Numerous residents called on Frisco to update its animal ordinance following an investigation last year by the Humane Society of the United States into the Frisco Petland location, which accused the store of animal mistreatment.
In a document created for council, city staff said the updated ordinance “substantially increases the protection of animals sold as pets” in Frisco. The proposed ordinance would add or increase pet store requirements in the areas of sanitation, veterinary treatment, care, feeding, housing and record-keeping on the acquisition, transportation and status of animals in the store.
City staff called the proposed revisions “a significant improvement” over the current ordinance, making it one of the “most comprehensive ordinances in the state” with specific provisions that address areas of concern raised by council and the public.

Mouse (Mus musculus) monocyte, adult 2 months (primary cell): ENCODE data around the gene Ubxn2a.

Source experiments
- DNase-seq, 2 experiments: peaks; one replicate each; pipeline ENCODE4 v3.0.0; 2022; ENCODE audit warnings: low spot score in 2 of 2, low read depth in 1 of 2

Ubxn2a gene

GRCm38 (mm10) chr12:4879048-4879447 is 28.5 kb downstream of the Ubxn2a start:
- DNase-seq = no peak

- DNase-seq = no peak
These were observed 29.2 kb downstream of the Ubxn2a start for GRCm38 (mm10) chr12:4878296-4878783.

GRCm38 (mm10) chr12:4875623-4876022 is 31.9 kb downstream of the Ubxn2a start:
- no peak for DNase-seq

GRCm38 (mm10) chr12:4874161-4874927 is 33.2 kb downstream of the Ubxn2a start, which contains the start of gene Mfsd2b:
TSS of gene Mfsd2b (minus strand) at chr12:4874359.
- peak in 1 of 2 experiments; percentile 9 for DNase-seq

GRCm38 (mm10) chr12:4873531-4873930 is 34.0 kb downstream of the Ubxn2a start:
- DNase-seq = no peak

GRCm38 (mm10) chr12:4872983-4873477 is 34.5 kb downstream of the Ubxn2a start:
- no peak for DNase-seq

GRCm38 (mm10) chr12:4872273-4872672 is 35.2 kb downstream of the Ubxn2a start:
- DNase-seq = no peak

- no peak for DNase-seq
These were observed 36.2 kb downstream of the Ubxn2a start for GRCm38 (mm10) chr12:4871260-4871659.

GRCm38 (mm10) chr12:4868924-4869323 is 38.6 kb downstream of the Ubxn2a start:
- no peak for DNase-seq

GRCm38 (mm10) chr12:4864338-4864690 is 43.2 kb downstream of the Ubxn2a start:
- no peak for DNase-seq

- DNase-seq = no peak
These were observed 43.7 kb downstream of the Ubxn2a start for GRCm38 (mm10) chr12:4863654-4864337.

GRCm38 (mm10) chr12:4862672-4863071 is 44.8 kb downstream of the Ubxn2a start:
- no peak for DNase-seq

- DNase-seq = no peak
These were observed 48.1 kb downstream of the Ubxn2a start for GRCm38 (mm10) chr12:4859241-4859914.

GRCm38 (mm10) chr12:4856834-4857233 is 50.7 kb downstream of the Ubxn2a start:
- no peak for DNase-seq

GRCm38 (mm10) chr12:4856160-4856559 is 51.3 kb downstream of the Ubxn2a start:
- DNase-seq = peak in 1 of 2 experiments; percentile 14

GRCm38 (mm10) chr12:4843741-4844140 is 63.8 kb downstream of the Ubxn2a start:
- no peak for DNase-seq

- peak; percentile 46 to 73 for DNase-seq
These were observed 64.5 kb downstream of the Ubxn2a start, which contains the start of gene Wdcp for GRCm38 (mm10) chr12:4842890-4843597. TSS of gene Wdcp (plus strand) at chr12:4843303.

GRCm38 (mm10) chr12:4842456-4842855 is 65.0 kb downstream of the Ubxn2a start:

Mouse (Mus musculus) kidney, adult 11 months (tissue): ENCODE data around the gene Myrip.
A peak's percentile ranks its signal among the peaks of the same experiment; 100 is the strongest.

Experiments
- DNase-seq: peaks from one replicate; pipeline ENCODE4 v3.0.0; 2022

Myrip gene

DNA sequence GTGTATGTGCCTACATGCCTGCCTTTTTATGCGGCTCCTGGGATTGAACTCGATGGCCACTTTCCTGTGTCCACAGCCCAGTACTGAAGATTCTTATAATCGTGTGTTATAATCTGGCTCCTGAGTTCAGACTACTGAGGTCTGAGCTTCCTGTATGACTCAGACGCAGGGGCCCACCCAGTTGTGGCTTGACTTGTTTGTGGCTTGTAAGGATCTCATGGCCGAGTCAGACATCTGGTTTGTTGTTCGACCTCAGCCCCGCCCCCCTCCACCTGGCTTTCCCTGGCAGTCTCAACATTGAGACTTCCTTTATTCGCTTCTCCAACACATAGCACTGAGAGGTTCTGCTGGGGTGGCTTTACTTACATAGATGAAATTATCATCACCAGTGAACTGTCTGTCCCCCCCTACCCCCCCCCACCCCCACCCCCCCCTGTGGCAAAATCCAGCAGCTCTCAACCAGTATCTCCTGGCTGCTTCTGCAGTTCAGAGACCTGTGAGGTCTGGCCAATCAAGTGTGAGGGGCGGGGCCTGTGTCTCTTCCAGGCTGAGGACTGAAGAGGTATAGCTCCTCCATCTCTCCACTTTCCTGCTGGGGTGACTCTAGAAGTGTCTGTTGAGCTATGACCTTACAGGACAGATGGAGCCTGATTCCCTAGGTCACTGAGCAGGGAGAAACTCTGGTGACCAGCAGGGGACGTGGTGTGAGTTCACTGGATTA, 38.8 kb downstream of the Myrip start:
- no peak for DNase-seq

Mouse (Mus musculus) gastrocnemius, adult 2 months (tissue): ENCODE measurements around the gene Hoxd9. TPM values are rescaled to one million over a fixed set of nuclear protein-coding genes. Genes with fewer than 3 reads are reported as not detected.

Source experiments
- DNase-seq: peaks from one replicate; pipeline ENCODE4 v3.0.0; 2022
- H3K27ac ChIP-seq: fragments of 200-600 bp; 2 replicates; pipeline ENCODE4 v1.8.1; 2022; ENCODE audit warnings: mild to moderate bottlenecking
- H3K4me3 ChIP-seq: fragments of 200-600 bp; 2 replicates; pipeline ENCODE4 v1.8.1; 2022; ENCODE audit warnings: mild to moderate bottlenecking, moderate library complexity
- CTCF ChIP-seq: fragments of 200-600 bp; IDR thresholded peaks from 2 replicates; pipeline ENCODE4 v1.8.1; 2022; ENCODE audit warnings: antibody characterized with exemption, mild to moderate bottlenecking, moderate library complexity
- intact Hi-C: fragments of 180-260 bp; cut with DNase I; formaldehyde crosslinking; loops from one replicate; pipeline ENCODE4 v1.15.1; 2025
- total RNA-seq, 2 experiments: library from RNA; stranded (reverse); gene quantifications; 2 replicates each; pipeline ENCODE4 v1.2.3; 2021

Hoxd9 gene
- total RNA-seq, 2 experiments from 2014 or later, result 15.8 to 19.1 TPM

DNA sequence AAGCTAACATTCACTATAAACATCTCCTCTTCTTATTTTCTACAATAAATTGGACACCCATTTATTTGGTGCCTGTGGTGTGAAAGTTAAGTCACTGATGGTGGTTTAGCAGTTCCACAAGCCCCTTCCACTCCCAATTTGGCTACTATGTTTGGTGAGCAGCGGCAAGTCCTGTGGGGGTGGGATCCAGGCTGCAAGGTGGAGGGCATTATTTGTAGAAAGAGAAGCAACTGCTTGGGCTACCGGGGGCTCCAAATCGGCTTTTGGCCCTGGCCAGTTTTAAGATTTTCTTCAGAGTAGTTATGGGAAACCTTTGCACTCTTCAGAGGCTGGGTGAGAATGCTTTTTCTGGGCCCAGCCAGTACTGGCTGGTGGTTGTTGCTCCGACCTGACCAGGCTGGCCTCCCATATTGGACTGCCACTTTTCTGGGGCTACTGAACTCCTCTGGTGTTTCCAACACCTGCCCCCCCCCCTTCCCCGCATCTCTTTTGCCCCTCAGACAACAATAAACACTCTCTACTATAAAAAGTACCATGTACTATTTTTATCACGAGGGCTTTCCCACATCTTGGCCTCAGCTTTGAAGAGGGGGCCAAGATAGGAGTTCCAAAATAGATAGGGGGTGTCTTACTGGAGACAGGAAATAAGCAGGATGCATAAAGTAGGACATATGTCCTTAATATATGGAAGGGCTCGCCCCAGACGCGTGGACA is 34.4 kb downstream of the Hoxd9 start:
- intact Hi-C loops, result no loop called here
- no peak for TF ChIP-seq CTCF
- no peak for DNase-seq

Staff initially presented a draft of the updated ordinance to council at a Dec. 3 work session.
Jake Patel, general manager and owner of the Petland store in Frisco, attended the Dec. 3 work session.
“We love our animals,” Patel said. “We’d do anything for them. Whatever you tell us, we’ll do. Just tell us what you want from us.”
The proposed ordinance will also require information on the earliest known origin of dogs and cats be provided to purchasers. It also includes provisions that carry criminal and civil penalties, or could result in the permit to sell animals being suspended or revoked, if violated.
Several residents have spoken at council meetings calling on the city to ban pet sales in Frisco to prevent the trend of over-breeding animals. One resident spoke at the Dec. 3 work session expressing frustration that the proposed ordinance would not ban pet sales.
“The only proven answer to protect the buying public and the animals being sold is to restrict the sale of dogs and cats,” Cile Holloway said.